After an hour or so of picking things up, the studio looked exactly the same as it had when he began, and he was craving a cigarette, which he didn’t have, or a drink, which he also didn’t have, and shouldn’t have anyway, as it was still only noon. He knew he had a ball of gum in his jeans pocket, which he dug around for and found— it was slightly damp from the heat—and stuffed into his mouth, chewing it as he lay supine, his eyes closed, the cement floor cool beneath his back and thighs, pretending he was elsewhere, not in Brooklyn in July in the ninety-degree heat.
How am I feeling? he asked himself.
Okay, he answered himself.
The shrink he had started seeing had told him to ask himself that. “It’s like a soundcheck,” he’d said. “Just a way to check in with yourself: How am I feeling? Do I want to use? If I do want to use, why do I want to use? It’s a way for you to communicate with yourself, to examine your impulses instead of simply giving in to them.” What a moron, JB had thought. He still thought this. And yet, like many moronic things, he was unable to expunge the question from his memory. Now, at odd, unwelcome moments, he would find himself asking himself how he felt. Sometimes, the answer was, “Like I want to do drugs,” and so he’d do them, if only to illustrate to his therapist just how moronic his method was. See? he’d say to Giles in his head, Giles who wasn’t even a PhD, just an MSW. So much for your self-examination theory. What else, Giles? What’s next?
Seeing Giles had not been JB’s idea. Six months ago, in January, his
mother and aunts had had a mini-intervention with him, which had begun with his mother sharing memories of what a bright and precocious boy JB had been, and look at him now, and then his aunt Christine, literally playing bad cop, yelling at him about how he was wasting all the opportunities that her sister had provided him and how he had become a huge pain in the ass, and then his aunt Silvia, who had always been the gentlest of the three, reminding him that he
was so talented, and that they all wanted him back, and wouldn’t he consider getting treatment? He had not been in the mood for an intervention, even one as low-key and cozy as theirs had been (his mother had provided his favorite cheesecake, which they all ate as they discussed his flaws), because, among other things, he was still angry at them. The month before, his grandmother had died, and his mother had taken a whole day to call him. She claimed it was because she couldn’t find him and he wasn’t picking up his phone, but he knew that the day she had died he had been sober, and his phone had been on all day, and so he wasn’t sure why his mother was lying to him.
“JB, Grandma would have been heartbroken if she knew what you’ve become,” his mother said to him.
“God, Ma, just fuck off,” he’d said, wearily, sick of her wailing and quivering, and Christine had popped up and slapped him across the face.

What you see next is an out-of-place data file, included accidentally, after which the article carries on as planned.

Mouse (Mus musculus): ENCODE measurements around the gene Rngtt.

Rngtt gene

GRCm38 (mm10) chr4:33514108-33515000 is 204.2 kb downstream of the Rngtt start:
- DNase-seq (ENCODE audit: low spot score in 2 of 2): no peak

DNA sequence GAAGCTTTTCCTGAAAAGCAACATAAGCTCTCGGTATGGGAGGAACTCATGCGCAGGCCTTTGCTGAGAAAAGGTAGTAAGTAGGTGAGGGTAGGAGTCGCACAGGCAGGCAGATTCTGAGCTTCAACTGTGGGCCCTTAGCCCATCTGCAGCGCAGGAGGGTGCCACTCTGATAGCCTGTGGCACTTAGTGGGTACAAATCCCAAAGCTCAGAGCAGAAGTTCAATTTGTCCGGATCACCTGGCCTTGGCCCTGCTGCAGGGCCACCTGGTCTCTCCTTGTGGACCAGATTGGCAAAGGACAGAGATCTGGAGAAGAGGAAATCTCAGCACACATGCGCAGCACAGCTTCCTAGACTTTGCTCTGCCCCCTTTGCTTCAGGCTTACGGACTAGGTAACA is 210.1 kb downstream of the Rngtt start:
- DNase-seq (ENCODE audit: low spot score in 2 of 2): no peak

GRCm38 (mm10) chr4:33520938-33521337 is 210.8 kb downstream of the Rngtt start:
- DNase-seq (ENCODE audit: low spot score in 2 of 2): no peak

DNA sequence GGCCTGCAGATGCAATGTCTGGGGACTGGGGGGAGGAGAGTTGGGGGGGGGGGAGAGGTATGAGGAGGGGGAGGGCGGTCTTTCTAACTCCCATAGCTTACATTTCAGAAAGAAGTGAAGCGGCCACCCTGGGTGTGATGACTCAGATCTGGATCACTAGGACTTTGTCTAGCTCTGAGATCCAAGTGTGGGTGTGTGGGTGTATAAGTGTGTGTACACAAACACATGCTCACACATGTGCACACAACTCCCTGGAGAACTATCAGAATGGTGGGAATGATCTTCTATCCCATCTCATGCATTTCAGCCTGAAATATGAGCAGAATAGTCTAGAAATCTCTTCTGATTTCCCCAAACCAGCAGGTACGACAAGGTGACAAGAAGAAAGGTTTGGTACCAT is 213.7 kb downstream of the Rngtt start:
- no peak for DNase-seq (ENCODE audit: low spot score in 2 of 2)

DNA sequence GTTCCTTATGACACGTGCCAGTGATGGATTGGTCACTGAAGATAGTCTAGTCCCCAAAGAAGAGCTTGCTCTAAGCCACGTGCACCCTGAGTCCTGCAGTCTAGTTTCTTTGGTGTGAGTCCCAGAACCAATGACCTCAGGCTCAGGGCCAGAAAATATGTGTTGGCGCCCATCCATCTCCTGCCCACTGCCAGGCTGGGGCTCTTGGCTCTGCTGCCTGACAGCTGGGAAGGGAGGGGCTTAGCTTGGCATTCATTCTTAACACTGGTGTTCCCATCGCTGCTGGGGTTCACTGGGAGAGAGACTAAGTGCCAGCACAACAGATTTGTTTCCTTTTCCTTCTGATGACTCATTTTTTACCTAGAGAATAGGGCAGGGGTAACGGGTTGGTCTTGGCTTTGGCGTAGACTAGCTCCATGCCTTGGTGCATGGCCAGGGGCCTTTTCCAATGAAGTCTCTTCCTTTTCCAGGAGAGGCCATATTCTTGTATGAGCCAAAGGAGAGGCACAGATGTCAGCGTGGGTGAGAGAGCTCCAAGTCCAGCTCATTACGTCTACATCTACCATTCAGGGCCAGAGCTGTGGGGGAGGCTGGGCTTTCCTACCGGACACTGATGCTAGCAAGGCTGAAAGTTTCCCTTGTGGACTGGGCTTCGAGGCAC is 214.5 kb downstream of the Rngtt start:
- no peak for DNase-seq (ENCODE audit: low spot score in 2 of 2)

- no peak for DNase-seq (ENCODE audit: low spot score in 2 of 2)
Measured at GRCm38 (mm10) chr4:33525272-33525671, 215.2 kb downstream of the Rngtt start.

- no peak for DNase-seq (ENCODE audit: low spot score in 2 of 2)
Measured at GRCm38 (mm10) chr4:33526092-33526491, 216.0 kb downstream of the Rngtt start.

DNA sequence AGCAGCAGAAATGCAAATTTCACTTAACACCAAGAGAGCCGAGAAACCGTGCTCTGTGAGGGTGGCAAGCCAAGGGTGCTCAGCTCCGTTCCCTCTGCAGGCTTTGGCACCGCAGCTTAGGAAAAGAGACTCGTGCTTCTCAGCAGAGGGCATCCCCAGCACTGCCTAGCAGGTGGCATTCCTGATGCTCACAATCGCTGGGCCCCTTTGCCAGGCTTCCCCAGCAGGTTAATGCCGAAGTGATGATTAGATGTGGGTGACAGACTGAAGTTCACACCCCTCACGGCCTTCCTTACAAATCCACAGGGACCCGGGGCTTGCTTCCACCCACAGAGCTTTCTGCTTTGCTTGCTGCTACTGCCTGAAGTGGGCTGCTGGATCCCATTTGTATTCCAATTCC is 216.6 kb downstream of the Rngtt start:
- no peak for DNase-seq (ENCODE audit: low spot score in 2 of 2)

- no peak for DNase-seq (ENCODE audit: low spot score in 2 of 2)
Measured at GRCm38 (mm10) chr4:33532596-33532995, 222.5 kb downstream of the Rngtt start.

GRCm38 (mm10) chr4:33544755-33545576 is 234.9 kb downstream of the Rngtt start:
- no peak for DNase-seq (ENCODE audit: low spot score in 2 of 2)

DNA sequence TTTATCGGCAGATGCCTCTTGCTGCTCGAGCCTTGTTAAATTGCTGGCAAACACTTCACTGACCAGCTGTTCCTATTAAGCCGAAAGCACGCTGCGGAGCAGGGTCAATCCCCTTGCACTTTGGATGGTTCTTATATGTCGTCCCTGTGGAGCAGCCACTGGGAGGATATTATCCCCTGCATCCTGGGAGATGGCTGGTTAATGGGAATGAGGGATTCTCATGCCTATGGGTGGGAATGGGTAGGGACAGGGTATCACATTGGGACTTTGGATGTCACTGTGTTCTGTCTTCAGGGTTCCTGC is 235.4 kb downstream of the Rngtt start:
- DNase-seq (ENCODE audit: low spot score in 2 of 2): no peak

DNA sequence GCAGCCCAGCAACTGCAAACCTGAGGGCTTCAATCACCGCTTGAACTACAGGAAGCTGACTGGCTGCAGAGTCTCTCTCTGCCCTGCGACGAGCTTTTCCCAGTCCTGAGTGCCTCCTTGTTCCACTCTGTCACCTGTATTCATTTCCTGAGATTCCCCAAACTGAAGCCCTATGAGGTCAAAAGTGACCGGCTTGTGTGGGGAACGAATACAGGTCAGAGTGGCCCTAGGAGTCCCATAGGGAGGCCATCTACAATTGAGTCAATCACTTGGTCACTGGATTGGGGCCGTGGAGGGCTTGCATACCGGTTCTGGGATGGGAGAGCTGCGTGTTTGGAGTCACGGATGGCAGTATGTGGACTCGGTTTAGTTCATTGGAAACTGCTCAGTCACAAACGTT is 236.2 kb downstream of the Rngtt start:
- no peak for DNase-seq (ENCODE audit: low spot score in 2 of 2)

After that, he’d agreed to go see Giles (some friend of a friend of Silvia’s) as a way of apologizing to Christine and, of course, to his mother. Unfortunately, Giles truly was an idiot, and during their sessions (paid for by his mother: he wasn’t going to waste his money on therapy, especially bad therapy), he would answer Giles’s uninventive questions—Why do you think you’re so attracted to drugs, JB? What do you feel they give you? Why do you think your use of them has accelerated so much over the past few years? Why do you think you’re not talking to Malcolm and Jude and Willem as much?—with answers he knew would excite him. He would slip in mentions of his dead father, of the great emptiness and sense of loss his absence had inspired in him, of the shallowness of the art world, of his fears that he would never fulfill his promise, and watch Giles’s pen bob ecstatically over his pad, and feel both disdain for stupid Giles as well as disgust for his own immaturity. Fucking with one’s therapist—even if one’s therapist truly deserved to be fucked with—was the sort of thing you did when you were nineteen, not when you were thirty-nine.
But although Giles was an idiot, JB did find himself thinking about
his questions, because they were questions that he had asked himself as well. And although Giles posed each as a discrete quandary, he knew that in reality each one was inseparable from the last, and that if it had been grammatically and linguistically possible to ask all of them together in one big question, then that would be the truest expression of why he was where he was.
First, he’d say to Giles, he hadn’t set out to like drugs as much as he
did. That sounded like an obvious and even silly thing to say, but the truth was that JB knew people—mostly rich, mostly white, mostly boring, mostly unloved by their parents—who had in fact started taking drugs because they thought it might make them more interesting, or more frightening, or more commanding of attention, or simply because it made the time go faster. His friend Jackson, for example, was one of those people. But he was not. Of course, he had always done drugs—everyone had—but in college, and in his twenties, he had thought of drugs the way he thought of desserts, which he also loved: a consumable that had been forbidden to him as a child and which was now freely available. Doing drugs, like having post-dinner snacks of cereal so throat-singeingly sweet that the leftover milk in the bowl could be slurped down like sugarcane juice, was a privilege of adulthood, one he intended to enjoy.